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Experimental and numerical investigation of sand compression peculiarities.

1. Introduction

An analysis of actual deformed behaviour stages of ground in many cases is possible only by applying simulation results at the level of soil particles or grains. Such an approach is important not only for rational, sometimes being in conflict to routine design procedures, employing the partial coefficients of safety. This is also important for identifying the real bearing capacity and deformable response of geotechnical structures, especially for complicated ones.

Still one can state, that numerical simulation of deformed behaviour of soil even at the level of particles can lead to contradictory and unreliable results. Therefore it should be accompanied by some experimental investigation of soil behaviour and proper validation of results. This is necessary for accurate identifying of mechanical properties for numerical modeling, also when applying DEM with large computer resources or widely employed FEM with less computer resources.

The Discrete Element Method (DEM) introduced by Cundall (1974) and Cundall and Strack (1979) is a numerical method used to compute the stresses and displacements in a volume containing a large number of particles such as grains of sand. The granular material is modeled as an assembly of rigid particles and the interaction between each particle is explicitly considered. DEM could be viewed as a generalized finite element method (FEM).

The aim of the current investigation is to analyse the sand compression via oedometer testing and simulating analogous process by applying DEM techniques. Validation of experimental and numerical results, also necessary interventions for corrections due to identified reasons of inaccuracies for creating proper numerical physical model of compression test leads to proper accuracy of numerical modeling.

The reader can be referred to many investigations on comparison of experimental (physical) investigation and adequate numerical modeling of tests (Cheng et al. 2009; Ferellec, McDowell 2010; Kruggel-Emden et al. 2008; Sukumaran et al. 2008; Zhu et al. 2008), but many of them do not sufficiently evaluate the actual shapes of soil particles for deformable behaviour and/or peculiarities of testing equipment. The investigation via DEM in Lithuania is in its primary stage (Amsiejus et al. 2010; Balevicius et al. 2006; Kacianauskas et al. 2010; Pocius, Balevicius 2012).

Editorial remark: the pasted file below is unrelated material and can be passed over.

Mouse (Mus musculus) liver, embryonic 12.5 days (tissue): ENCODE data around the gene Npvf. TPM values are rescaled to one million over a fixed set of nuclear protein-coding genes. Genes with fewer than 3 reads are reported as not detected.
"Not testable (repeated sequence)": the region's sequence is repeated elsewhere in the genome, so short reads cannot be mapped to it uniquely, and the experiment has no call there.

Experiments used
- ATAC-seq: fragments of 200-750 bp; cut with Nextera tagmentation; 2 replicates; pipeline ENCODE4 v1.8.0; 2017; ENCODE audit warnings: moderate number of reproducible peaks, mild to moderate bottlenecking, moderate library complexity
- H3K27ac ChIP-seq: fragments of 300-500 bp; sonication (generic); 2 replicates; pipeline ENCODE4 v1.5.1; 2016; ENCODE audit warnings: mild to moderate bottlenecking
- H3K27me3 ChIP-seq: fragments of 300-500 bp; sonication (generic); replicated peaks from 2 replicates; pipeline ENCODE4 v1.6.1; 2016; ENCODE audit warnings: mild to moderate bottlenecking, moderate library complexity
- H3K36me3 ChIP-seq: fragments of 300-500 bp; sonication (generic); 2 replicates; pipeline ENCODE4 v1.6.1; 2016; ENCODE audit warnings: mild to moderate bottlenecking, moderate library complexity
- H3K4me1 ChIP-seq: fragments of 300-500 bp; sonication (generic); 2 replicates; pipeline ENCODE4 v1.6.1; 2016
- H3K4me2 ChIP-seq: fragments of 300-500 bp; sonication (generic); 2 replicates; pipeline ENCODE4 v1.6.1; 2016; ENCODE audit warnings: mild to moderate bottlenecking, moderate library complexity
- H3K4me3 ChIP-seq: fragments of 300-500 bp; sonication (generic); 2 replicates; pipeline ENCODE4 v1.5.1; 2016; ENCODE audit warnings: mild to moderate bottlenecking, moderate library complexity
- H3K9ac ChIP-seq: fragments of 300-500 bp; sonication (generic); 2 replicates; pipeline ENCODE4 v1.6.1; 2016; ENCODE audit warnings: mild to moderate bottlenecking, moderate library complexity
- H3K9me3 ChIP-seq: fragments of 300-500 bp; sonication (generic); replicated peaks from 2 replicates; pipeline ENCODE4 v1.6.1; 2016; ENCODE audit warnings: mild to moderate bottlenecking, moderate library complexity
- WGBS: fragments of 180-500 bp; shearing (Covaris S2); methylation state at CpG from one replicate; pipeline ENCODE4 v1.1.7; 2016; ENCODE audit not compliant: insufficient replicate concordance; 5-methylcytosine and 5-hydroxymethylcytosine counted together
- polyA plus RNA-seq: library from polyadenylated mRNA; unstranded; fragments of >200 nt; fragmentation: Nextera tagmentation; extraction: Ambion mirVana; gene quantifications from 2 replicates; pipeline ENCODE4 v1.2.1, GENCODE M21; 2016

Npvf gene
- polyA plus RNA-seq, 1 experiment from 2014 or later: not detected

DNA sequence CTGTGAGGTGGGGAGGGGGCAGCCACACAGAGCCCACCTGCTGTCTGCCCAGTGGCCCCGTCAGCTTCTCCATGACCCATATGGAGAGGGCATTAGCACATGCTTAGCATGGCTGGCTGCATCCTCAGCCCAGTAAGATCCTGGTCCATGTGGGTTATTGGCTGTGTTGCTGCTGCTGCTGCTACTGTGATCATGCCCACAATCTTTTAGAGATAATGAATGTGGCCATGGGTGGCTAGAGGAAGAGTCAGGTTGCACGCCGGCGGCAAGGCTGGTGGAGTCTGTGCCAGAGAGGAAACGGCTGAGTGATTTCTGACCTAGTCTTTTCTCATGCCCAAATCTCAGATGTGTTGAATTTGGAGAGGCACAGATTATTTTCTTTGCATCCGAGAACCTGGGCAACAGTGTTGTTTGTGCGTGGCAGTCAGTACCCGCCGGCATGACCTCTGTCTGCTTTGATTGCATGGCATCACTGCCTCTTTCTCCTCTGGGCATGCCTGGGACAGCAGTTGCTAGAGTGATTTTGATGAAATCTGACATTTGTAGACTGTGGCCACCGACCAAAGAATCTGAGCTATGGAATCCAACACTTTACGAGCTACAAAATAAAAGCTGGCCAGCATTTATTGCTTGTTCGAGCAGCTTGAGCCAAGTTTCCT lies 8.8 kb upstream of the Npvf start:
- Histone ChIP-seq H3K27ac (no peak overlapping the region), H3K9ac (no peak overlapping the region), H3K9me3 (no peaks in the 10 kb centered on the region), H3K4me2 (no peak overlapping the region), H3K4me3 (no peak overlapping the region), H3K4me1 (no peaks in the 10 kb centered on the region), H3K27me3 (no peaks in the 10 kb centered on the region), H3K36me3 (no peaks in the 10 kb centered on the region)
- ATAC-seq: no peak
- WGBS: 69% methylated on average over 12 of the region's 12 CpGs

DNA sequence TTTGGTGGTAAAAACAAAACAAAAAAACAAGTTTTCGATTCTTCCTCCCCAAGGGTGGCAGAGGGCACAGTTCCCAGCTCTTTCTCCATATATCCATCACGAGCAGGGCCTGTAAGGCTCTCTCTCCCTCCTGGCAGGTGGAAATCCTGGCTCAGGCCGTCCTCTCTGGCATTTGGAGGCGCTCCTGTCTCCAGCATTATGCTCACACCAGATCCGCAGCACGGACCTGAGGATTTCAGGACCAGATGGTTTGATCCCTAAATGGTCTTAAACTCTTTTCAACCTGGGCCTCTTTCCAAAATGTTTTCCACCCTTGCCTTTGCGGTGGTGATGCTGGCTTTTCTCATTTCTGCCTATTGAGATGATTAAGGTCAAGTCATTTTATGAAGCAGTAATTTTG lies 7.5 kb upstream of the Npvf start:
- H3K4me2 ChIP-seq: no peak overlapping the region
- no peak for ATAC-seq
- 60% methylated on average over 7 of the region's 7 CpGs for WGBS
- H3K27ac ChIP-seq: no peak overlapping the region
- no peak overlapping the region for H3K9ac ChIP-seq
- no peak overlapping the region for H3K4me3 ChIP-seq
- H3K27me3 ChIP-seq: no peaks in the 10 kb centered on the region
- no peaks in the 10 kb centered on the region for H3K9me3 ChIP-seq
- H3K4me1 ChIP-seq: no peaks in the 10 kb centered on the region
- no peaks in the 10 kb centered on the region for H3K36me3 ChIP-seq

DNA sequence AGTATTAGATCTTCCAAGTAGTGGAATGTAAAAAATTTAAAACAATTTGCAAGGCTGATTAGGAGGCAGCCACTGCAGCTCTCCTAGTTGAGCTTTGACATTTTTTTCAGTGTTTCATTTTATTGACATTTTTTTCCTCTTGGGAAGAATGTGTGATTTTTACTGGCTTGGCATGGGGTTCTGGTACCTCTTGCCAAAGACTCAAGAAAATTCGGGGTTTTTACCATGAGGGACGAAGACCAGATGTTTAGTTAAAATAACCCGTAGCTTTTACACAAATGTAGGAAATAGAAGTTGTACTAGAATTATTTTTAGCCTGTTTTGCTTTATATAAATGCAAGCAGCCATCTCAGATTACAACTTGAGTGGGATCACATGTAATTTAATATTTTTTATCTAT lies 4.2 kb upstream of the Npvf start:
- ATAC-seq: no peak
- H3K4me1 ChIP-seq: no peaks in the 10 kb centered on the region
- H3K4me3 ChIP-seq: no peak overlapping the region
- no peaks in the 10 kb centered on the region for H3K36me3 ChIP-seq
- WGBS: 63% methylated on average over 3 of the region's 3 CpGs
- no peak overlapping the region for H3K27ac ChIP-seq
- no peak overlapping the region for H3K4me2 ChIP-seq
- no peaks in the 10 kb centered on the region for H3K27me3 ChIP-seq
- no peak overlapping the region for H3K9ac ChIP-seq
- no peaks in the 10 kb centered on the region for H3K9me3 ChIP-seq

For creating relevant physical models of actual sand grains, the extended microscopic analysis and relevant processing of results should be performed at first (see Maeda et al. 2009; Szarf et al. 2009; Tsomokos, Georgiannou 2010). Such primary investigations prescribe the parameters of particles to be considered (Cavarretta 2009), namely: particle shape, form coefficient, area, perimeter, roundness, angularity and sphericity. The friction between individual particles should be also properly evaluated (Chandler, Sands 2010).

In this investigation we employed the air-dry Klaipeda sand particles with diameters varying within bounds of 0.6 and 0.425 mm. This corresponds to one fracture, obtained by performing usual sieve analysis. This fracture was the dominating and prescribing compressibility of Klaipeda sand (Skuodis, Amsiejus 2011). Such an approach with analysis of one fracture was applied aiming to reduce the number of unknowns (Arasan et al. 2011), id est, for reducing computational time of DEM simulations. The physical and numerical experiments have been started with maximal initial void ratio soil aiming to investigate nature of compaction processes during loading (Thewes et al. 2010). Current numerical investigations have been performed by applying DEM software "EDEM 2.2.1" (DEM solutions 2009) and FEM software "Plaxis 3D Foundation" (Plaxis 2007). Physical experiments have been performed by applying universal oedometer apparatus ADS 1/3 (Wille Geotec Group 2010).

2. Experimental set-up

Baltic Sea sand from the area of Klaipeda was chosen because of naturally larger smoothness and size of grains.

The sieve analysis according to standards ISO3310:2-1999 and BS410-1:2000 has been performed. The fraction of 0.6-0.425 mm grains was employed for further investigations. For avoiding water influence on interaction of grains, the air-dry sand has been used.

The microscopic analysis of grains shapes for selected fraction has been performed (Kavrus, Skuodis 2012) for identifying morphological parameters of grains. The scanning electronic microscope and specialized software for processing of views "STIMAN" (STIMAN 2010) have been employed. The view analysis of microscopic investigations yielded the following morphological parameters of sand grains: roundness C = (2[([pi]A).sup.0.5])/P (where A is area of a particle, urn); sphericity R = [(d/D).sup.05] (where d is internal particle diameter, um and D is external particle diameter, [micro]m) and form coefficient [K.sub.f] = a/b (where a is internal particle diameter, um and b is external particle diameter, [micro]m).

Processing data of 33 grains of sand yielded the minimum ([K.sub.f,min] = 0.3413), maximum ([K.sub.f,max] = 0.8808) and mean ([K.sub.f,mid] = 0.6970) form coefficients for physical models of particles.